In the United States there are two formulas that are used to properly calculate the safety distance. The first, the OSHA formula, is the minimum requirement for the calculation of the safety distance. The second is the ANSI formula, which incorporates additional factors to be considered. Rockford Systems recommends the use of the ANSI system since it is the more comprehensive of the two. The formula is included in ANSI standards B11.19-2010 and Robotic Industries Association (RIA) R15.06-1999 (R2009), as well as CSA Z142-10, Z432-04 and Z434-03.
The ANSI calculation for “safety distance” comprises approach speed, overall stop time and penetration depth factor, although these can vary according to the machine type. For example, the formula used to compute the minimum safety distance (Ds) on mechanical power presses to meet the ANSI B11.1 Press Safety Standard is:
- Ds = K x (Ts + Tc + Tr + Tbm) + Dpf
- K = Hand speed constant (63 inches/second)
- Ts = Stop time of equipment measured at the final control element
- Tc = Response time of the control system
- Tr = Response time of the presence sensing device and its interface
- Tbm = Additional time allowed for the brake monitor to compensate for variations in normal stopping time
- Dpf = The added distance due to the penetration depth factor (MOS).
OSHA 1910.217(c)(3)(iii)(e) and B11.19 are based on the hand speed constant of 63 inches (1.6 meters) per second, to calculate safety distance, that is: Ds (63 inches/second) x Ts. Most STM devices perform calculations internally so the operator doesn’t need to concern themselves with all the details of the math, only the results to act upon.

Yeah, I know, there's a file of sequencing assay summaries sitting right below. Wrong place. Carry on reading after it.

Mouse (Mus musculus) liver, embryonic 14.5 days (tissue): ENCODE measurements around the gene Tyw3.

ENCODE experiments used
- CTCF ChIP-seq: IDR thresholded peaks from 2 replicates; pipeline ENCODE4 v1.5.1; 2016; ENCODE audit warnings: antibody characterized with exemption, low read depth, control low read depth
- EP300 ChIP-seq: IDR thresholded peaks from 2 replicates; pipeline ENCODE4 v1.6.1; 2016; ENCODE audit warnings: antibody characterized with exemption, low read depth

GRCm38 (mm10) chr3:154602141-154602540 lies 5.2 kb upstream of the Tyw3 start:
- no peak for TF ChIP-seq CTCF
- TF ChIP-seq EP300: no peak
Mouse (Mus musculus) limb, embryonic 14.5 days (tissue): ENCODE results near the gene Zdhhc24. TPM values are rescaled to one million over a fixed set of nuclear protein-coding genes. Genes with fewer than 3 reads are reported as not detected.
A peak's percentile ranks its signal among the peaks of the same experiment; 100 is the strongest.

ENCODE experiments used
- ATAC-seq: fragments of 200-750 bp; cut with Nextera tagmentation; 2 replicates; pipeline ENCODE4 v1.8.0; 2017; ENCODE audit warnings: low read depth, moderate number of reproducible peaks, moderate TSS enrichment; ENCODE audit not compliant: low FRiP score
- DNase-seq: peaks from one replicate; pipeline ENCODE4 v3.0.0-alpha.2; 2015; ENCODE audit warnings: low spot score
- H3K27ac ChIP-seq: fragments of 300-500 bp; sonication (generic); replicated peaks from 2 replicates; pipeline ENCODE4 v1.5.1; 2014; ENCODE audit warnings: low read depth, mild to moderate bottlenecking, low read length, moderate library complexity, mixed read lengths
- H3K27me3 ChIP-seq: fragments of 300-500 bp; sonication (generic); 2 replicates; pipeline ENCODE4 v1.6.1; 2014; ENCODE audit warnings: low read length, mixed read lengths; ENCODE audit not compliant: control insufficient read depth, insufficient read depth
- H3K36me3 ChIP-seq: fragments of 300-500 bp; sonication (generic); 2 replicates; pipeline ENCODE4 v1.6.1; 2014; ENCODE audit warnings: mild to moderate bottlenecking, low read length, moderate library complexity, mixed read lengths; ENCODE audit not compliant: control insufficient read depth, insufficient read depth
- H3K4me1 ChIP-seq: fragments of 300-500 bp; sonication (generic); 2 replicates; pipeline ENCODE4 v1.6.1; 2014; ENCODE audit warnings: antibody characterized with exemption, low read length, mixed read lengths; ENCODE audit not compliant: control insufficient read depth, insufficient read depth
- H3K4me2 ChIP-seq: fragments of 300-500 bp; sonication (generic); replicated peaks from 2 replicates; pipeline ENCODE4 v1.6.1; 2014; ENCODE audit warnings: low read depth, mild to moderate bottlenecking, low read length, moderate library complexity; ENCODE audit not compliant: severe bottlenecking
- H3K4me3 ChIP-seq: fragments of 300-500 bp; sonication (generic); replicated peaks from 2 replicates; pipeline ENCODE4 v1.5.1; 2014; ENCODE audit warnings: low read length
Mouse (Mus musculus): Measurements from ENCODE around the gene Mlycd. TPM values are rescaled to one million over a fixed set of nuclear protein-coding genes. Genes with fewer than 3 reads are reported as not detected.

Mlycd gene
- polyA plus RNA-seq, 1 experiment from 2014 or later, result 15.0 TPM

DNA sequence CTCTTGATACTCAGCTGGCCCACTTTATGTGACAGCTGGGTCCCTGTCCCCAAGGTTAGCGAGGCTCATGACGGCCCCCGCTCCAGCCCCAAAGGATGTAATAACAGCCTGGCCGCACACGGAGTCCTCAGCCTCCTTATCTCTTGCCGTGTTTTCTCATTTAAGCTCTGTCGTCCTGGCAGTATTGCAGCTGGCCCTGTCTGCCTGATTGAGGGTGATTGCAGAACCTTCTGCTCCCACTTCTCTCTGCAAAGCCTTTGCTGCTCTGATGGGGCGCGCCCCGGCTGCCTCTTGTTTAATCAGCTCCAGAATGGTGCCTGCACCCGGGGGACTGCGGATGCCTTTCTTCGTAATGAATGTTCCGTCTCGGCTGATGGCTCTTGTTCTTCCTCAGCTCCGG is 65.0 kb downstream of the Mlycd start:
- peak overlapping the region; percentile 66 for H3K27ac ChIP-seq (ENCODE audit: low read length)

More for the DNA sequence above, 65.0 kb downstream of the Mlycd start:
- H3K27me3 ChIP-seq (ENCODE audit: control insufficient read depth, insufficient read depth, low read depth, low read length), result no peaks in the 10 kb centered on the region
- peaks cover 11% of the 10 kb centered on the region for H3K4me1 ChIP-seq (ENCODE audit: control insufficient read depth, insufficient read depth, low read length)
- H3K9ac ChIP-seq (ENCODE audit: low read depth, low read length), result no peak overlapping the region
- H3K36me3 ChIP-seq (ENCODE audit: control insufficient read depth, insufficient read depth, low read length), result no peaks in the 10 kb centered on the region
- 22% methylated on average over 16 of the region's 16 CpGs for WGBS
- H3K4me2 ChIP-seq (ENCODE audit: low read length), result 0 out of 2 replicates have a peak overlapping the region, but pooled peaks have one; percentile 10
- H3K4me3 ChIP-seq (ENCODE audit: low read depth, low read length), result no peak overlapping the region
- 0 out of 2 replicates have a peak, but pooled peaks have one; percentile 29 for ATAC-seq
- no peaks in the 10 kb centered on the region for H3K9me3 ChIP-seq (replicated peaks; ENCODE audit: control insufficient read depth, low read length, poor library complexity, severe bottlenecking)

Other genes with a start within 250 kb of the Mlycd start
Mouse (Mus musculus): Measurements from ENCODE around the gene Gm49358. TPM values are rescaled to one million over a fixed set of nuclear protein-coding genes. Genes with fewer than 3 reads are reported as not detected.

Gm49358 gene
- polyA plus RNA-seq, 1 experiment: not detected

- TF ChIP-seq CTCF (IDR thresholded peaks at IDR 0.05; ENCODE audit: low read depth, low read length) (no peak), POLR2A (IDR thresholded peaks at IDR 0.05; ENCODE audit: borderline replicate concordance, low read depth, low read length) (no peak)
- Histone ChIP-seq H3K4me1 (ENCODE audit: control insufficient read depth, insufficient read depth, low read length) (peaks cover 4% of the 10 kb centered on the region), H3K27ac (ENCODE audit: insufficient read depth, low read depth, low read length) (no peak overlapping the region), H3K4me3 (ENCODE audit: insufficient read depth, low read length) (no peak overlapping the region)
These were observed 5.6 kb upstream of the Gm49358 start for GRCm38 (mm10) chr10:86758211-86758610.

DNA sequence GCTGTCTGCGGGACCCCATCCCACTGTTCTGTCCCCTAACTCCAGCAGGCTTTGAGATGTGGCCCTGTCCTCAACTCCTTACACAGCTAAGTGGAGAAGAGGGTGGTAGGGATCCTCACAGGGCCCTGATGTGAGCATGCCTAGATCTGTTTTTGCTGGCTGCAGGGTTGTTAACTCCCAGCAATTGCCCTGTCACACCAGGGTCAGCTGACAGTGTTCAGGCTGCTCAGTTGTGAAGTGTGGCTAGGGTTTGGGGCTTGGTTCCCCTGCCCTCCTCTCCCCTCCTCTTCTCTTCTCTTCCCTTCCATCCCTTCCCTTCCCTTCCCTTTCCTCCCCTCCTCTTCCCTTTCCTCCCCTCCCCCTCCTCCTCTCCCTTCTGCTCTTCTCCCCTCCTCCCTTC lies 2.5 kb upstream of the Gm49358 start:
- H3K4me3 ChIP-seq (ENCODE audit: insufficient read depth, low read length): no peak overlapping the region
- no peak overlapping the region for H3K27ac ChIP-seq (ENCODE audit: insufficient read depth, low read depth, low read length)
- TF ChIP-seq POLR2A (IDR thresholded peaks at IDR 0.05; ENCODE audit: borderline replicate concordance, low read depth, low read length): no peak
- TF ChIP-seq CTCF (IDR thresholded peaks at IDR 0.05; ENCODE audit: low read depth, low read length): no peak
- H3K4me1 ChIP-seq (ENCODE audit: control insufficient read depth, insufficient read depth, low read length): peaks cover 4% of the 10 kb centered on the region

Periodic safety distance validation with an STM is required for AOPD systems, light curtains, two-hand control systems, emergency stop devices, pressure-sensitive protective strips or mats, interlocking guards, doors and gates, as well as other safety devices and controls equipment used during production. This is necessary since factors like maintenance, brake wear, and alterations can increase the machine’s stopping time. If a machine stops slower than it did when it was originally commissioned then components will need to be adjusted to continue providing the correct level of safety. Stop time measurement is able to detect changes at an early stage, so that appropriate action can then be taken.
The majority of machine-related accidents happen as a result of a reflex action or when an operator is simply not paying attention. A machine operator may instinctively reach into the machine when there is a jamming issue. Or they will be so focused on a task that they’ll cross the threshold into a hazardous area without being aware of it. In these events, it is critical that a machine's safety devices stop operations before the hazard is reached. In addition, accidents may not be the fault of the operator at all. There are instances where integrators do not program the field of coverage — the area being monitored by the light curtain, for instance — at the proper safety distance and puts the operator unknowingly at danger.
Regularly checking shop machinery with an STM and maintaining a log of the results empowers a company to be proactive in establishing a safety maintenance program. It ensures that safeguarding equipment on machinery works as designed to achieve greater worker safety, productivity and profits.